If that isn’t enough, the chapter in which we first see the astrological clock includes the revelation that Margot used to leave her husband messages hidden inside an ornate clock in their living room; Roy confesses in the next chapter that his wife left a cry of the heart to him, ‘Talk to me!,’ in just this fashion the week of her disappearance. The idea of a ‘secret message in a clock’ is planted.

Second, there is the astrological chart drawn up by Talbot for the moment of Margot Bamborough’s disappearance, which is simultaneously dismissed by the Dynamic Duo as Looney Tunes and studied endlessly by them. It gives the literal and figurative shape to their supposed-to-be year long investigation — and that Talbot chart corresponds exactly with the Aries to Pisces organization of the standard twelve houses organization of astrological charts.

Third, the story is set as a one year frame, a deadline established by Anna Phipps and Kim Sullivan, that corresponds to the zodiac cycle. The Dynamic Duo work two extra months after failing to meet the deadline, an addendum and addition to the traditional cycle of twelve that Rowling teasingly refers to via the embedded text of Astrology 14 by Stephen Schmidt that adds two constellations to the zodiac (nota bene: this charting won’t be neat, right?).

Fourth and last on my first listing, St John’s crosses are spread through-out Troubled Blood, most notably in Clerkenwell, at the Phipps gazebo, in a brick at Hampton Court, and in the ‘Dig Here’ note of the novel’s Hermes figure, Carl Oakden, in which readers are told that the secret of the book is to be found buried beneath the eight point cross.

Rowling divides the work into seven Parts, however, rather than twelve. How are we to ‘get’ that the book is an astrological chart if it isn’t obviously broken into twelve sections? More important, how do we divide the book into twelve sections? Follow me after the jump for the fascinating details. [Read more…]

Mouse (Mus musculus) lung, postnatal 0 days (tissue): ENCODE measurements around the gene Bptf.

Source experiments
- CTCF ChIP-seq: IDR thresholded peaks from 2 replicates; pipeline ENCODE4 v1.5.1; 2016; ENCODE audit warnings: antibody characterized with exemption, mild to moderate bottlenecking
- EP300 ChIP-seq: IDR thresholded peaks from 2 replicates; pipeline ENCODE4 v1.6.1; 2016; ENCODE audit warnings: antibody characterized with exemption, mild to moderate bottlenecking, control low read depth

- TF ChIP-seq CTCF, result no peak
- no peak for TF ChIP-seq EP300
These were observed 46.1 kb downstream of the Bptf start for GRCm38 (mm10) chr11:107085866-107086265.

J. K. Rowling on The Daily Show (2012)

TheRowlingLibrary strikes again! The good folks at TRL have posted an interview Rowling did with Jon Stewart in 2012 as part of the promotion tour for the then just published Casual Vacancy. Enjoy!

Beatrice Groves: Dwelling on Dreams in Strike & Harry Potter, Part 2, or, What is So Special about Charing Cross Road? 

Oxford University’s Beatrice Groves, author of Literary Allusion in Harry Potterconcludes her reflections on the many dreams in Harry Potter and the Cormoran Strike mysteries with the revelation of a stunning link between Rowling’s Harry Potter and Galbraith’s Cormoran Strike mysteries — the centrality of Charing Cross Road and its bookstores to both series. Enjoy! 

From the very beginning, from the time Cuckoo’s Calling was published and especially since the publication of Lethal White, the literary detectives at HogwartsProfessor have picked up on the trail of breadcrumbs Rowling has left linking her two series and it is something which I have been following up since the publication of Troubled Blood (here and here). Yesterday’s ‘Dreams – Part One’ blogpost traced a new parallel in the importance of dreams (and Spenser’s dream-manipulating Archimago) to both. But there is one further connection between Harry Potter and Strike which, perhaps, gestures towards a dream of Rowling’s own: her aspiration to become a writer. 

The location at which readers first enter Strike’s world and the Wizarding World are uncannily close. Strike lives and works on Denmark St, and the narrative regularly observes how near this street is to Charing Cross Road. [They are so close and related that Google Maps presents Denmark Street as ‘A-40,’ the same name assigned Charing Cross Road.] In Cuckoo’s Calling Strike looks ‘out at Charing Cross Road, glittering with car lights and puddles, where Friday-night revellers were striding and lurching past the end of Denmark Street’ (201).